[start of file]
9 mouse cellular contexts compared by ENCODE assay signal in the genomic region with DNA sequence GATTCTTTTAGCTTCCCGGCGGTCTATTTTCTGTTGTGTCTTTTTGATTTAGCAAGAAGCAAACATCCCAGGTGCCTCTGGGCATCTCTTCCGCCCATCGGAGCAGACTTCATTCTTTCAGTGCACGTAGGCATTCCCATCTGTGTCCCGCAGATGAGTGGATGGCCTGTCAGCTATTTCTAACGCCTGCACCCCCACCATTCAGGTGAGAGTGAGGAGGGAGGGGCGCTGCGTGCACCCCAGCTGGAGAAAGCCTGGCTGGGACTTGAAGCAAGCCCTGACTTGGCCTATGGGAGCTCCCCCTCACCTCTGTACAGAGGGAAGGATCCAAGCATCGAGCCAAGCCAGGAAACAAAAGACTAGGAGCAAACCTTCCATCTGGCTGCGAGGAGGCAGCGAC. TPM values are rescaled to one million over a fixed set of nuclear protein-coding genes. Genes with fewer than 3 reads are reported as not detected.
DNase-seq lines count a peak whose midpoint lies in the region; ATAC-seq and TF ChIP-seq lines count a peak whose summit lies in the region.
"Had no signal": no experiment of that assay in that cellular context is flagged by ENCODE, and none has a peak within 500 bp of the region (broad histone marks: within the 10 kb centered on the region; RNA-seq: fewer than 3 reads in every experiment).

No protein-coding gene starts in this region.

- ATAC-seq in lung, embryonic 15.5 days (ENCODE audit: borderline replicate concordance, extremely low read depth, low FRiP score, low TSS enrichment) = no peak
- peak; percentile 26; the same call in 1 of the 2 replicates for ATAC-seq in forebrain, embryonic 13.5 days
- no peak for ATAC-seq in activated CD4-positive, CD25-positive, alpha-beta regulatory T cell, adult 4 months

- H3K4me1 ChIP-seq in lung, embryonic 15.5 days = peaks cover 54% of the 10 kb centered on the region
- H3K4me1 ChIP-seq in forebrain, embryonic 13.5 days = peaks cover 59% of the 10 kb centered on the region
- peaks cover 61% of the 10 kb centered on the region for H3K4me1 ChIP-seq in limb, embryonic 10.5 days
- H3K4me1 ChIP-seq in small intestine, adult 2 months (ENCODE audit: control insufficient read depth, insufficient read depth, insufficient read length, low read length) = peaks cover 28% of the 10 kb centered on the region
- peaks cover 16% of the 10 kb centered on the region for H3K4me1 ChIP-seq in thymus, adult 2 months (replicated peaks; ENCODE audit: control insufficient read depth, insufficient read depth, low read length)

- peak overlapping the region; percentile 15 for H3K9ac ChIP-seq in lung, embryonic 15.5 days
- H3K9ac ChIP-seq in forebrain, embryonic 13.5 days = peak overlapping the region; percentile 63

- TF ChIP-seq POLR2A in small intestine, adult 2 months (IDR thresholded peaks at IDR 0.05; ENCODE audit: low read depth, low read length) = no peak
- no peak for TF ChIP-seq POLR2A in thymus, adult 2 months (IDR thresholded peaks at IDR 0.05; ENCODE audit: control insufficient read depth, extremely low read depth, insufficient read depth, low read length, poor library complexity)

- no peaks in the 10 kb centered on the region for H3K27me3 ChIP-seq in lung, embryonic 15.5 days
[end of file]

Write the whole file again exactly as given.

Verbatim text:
9 mouse cellular contexts compared by ENCODE assay signal in the genomic region with DNA sequence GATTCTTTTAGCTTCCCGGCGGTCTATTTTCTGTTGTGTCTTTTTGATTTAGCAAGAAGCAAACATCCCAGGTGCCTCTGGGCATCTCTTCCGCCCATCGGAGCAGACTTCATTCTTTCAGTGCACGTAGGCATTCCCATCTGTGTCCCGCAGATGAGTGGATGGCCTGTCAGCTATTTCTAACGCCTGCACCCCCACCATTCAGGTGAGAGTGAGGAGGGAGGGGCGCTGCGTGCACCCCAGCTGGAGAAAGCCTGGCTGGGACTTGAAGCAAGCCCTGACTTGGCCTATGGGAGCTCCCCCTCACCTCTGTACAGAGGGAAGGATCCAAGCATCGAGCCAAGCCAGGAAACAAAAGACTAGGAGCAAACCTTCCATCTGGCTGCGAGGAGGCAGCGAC. TPM values are rescaled to one million over a fixed set of nuclear protein-coding genes. Genes with fewer than 3 reads are reported as not detected.
DNase-seq lines count a peak whose midpoint lies in the region; ATAC-seq and TF ChIP-seq lines count a peak whose summit lies in the region.
"Had no signal": no experiment of that assay in that cellular context is flagged by ENCODE, and none has a peak within 500 bp of the region (broad histone marks: within the 10 kb centered on the region; RNA-seq: fewer than 3 reads in every experiment).

No protein-coding gene starts in this region.

- ATAC-seq in lung, embryonic 15.5 days (ENCODE audit: borderline replicate concordance, extremely low read depth, low FRiP score, low TSS enrichment) = no peak
- peak; percentile 26; the same call in 1 of the 2 replicates for ATAC-seq in forebrain, embryonic 13.5 days
- no peak for ATAC-seq in activated CD4-positive, CD25-positive, alpha-beta regulatory T cell, adult 4 months

- H3K4me1 ChIP-seq in lung, embryonic 15.5 days = peaks cover 54% of the 10 kb centered on the region
- H3K4me1 ChIP-seq in forebrain, embryonic 13.5 days = peaks cover 59% of the 10 kb centered on the region
- peaks cover 61% of the 10 kb centered on the region for H3K4me1 ChIP-seq in limb, embryonic 10.5 days
- H3K4me1 ChIP-seq in small intestine, adult 2 months (ENCODE audit: control insufficient read depth, insufficient read depth, insufficient read length, low read length) = peaks cover 28% of the 10 kb centered on the region
- peaks cover 16% of the 10 kb centered on the region for H3K4me1 ChIP-seq in thymus, adult 2 months (replicated peaks; ENCODE audit: control insufficient read depth, insufficient read depth, low read length)

- peak overlapping the region; percentile 15 for H3K9ac ChIP-seq in lung, embryonic 15.5 days
- H3K9ac ChIP-seq in forebrain, embryonic 13.5 days = peak overlapping the region; percentile 63

- TF ChIP-seq POLR2A in small intestine, adult 2 months (IDR thresholded peaks at IDR 0.05; ENCODE audit: low read depth, low read length) = no peak
- no peak for TF ChIP-seq POLR2A in thymus, adult 2 months (IDR thresholded peaks at IDR 0.05; ENCODE audit: control insufficient read depth, extremely low read depth, insufficient read depth, low read length, poor library complexity)

- no peaks in the 10 kb centered on the region for H3K27me3 ChIP-seq in lung, embryonic 15.5 days